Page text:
Venezuela’s economy is continuing to tank as desperate citizens look for ways to escape the plummeting value of the Bolivar. President Nicolas Maduro stumped for a state-backed crypto, the Venezuelan Petro, pegged to the country’s crude oil reserves. While the project claimed to have raised $735 million USD in its first day of fundraising, US sanctions and the general mistrust of the socialist government hasn’t resulted in the state crypto gaining much popularity. In the meantime, people in the country are turning to Bitcoin and other digital alternatives to their failing fiat currency. Despite Bitcoin’s volatility as compared to markets in the US, EU and elsewhere, it is a far better store of value and medium of exchange than most other options in the Venezuelan economy.
With government-subsidized energy, some people are turning to mining Bitcoin at no cost. However, the authorities have cracked down on Venezuelans for “stealing free energy” in order to mine Bitcoin. The CICPC (Cuerpo de Investigaciones Cientificas, Penales y Criminalisticas), Venezuela’s largest policy agency, announced in 2017 that it had begun arresting people for “cyber fraud and power theft.” A logical step would have been for the government to raise prices on their nationalized energy, to create something similar to a free-market solution to the potential energy crisis, rather than arresting people for using what was given to them at a low price. In the meantime, people are continuing to resell their electricity to miners on the black market.
Venezuela plans to devalue its currency by removing three zeros in August, so that 1,000 Bolivars are now worth just one. This doesn’t help its citizens who are still in emergency mode. They’re not even spending the government-backed fiat, and have even repurposed it to hand-make souvenirs for tourists like bolivar handbags and wallets.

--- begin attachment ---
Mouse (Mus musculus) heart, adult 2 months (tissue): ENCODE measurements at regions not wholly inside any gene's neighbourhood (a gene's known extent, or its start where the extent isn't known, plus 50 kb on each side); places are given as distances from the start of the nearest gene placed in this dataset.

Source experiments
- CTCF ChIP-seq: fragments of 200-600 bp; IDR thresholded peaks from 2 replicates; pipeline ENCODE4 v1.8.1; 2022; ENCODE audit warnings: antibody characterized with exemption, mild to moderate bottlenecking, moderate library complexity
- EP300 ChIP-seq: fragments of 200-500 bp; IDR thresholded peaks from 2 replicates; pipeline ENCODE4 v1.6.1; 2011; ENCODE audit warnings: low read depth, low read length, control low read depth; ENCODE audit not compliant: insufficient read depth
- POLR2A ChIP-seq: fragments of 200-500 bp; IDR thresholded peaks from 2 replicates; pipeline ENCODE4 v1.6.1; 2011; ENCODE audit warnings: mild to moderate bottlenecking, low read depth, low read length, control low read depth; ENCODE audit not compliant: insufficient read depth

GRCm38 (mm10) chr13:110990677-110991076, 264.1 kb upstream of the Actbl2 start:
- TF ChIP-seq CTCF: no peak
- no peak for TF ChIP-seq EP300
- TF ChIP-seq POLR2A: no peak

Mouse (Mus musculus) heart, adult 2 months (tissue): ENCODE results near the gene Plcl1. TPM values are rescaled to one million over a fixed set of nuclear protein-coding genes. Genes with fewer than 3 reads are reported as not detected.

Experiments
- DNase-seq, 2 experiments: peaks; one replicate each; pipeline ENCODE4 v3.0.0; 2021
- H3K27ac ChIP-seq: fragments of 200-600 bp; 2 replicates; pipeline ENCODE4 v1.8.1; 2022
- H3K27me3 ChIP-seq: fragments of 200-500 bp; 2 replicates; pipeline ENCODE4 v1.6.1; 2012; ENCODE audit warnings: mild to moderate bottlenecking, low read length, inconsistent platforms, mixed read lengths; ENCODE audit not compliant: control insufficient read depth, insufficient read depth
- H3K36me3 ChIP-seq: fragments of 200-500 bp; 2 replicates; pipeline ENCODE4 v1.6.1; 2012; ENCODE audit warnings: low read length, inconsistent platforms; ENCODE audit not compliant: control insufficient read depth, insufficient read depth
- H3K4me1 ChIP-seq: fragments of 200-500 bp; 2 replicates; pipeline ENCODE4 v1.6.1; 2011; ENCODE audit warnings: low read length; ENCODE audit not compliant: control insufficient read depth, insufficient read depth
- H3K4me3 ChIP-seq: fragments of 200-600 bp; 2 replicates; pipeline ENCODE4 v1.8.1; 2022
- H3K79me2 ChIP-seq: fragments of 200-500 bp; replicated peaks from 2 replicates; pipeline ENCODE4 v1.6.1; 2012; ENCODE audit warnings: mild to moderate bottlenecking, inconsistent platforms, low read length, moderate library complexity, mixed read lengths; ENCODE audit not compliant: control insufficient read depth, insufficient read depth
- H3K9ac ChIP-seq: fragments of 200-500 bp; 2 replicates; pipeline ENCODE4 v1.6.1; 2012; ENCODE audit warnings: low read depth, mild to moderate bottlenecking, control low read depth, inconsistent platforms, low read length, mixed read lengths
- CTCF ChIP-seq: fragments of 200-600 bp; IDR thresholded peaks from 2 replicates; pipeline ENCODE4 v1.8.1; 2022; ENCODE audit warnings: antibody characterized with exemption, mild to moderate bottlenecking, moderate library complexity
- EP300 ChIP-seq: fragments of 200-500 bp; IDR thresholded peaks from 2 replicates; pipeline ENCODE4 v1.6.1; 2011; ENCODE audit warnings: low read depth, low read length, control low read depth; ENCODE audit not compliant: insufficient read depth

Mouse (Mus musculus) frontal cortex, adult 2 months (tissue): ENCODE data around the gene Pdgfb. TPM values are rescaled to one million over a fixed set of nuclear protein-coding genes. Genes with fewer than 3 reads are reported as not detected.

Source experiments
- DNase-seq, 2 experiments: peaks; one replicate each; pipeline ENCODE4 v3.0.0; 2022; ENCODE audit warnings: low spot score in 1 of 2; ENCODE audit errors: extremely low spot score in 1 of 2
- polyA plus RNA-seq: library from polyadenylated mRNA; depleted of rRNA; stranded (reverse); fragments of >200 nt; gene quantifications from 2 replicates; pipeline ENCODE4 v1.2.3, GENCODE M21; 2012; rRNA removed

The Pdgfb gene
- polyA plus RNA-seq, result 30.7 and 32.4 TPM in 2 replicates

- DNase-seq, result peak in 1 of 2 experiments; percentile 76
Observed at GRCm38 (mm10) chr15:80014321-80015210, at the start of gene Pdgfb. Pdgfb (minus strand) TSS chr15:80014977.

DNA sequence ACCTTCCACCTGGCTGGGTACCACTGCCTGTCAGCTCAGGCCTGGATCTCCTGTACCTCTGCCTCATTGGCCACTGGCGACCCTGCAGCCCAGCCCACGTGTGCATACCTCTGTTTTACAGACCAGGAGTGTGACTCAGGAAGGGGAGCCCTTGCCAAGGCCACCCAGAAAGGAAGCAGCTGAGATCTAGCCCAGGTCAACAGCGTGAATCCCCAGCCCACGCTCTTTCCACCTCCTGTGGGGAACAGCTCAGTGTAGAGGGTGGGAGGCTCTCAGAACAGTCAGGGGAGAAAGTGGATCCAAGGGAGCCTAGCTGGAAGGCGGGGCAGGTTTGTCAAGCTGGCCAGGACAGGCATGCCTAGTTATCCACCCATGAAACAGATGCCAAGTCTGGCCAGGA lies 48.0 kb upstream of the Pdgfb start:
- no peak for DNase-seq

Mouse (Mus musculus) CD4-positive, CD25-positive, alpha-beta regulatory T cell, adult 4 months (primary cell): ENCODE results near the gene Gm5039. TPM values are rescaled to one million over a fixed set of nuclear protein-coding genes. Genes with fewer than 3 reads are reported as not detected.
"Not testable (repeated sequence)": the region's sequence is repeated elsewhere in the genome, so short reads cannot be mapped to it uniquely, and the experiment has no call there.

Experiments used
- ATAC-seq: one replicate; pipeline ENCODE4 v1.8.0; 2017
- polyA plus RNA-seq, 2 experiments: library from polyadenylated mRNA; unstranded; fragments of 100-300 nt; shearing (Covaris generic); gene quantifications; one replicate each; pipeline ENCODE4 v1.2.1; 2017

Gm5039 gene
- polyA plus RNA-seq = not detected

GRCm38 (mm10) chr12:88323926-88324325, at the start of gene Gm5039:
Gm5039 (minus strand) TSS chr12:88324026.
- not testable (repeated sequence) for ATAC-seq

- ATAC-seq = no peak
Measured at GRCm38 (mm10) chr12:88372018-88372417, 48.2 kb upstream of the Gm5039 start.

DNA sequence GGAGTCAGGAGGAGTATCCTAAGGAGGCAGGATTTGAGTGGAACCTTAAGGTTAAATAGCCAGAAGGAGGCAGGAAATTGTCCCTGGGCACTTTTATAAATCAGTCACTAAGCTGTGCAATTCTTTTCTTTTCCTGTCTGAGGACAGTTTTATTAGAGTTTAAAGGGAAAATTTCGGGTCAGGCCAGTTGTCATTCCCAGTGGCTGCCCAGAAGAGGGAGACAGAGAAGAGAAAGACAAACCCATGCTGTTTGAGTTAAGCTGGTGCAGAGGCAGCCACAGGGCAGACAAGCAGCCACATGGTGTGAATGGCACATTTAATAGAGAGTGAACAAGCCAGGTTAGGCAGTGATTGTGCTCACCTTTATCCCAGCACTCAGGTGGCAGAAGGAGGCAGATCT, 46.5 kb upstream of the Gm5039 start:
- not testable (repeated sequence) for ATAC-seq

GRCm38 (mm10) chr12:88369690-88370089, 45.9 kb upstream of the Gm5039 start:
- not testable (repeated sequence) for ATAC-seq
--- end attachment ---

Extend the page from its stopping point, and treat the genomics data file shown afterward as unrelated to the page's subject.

In order to preserve what little wealth they have, as prices increase and Bolivars are practically worthless, Venezuelans are trading in their fiat for Bitcoin. According to Coin Dance data, Bitcoin trading against the VEF started to make its mark at the end of 2017, and is now higher than it’s ever been, with a five-fold increase in volume in late May, versus April numbers.
According to Reuters, if all goes as planned, Venezuela will overhaul its currency by removing three zeros on August 4th, two months later than they had originally planned. This was in response to bankers who asked for the postponement, partly due to printing delays for the new money. The annual inflation in socialist Venezuela is approximately 14,000%, according to the opposition-controlled legislature, but this is nothing new. Though the Bolivar tanked 99% since Maduro took power in 2013, the previous leader, Hugo Chavez also removed three zeroes from the currency in 2008.
Economists agree that removing zeroes won’t have a lasting effect, and will need to be repeated periodically to keep up with inflation, and while most would agree that the hyperinflation is due to economic policy, Maduro has suggested that the country is the victim of an economic war. Regardless of the cause for inflation, Venezuelan money is worthless, and crypto may very well be the lifeline that the citizens need, in order to survive these harsh times. And, with this huge spike in trading volume in South America, it’s possible that Bitcoin prices rise to new all-time-highs.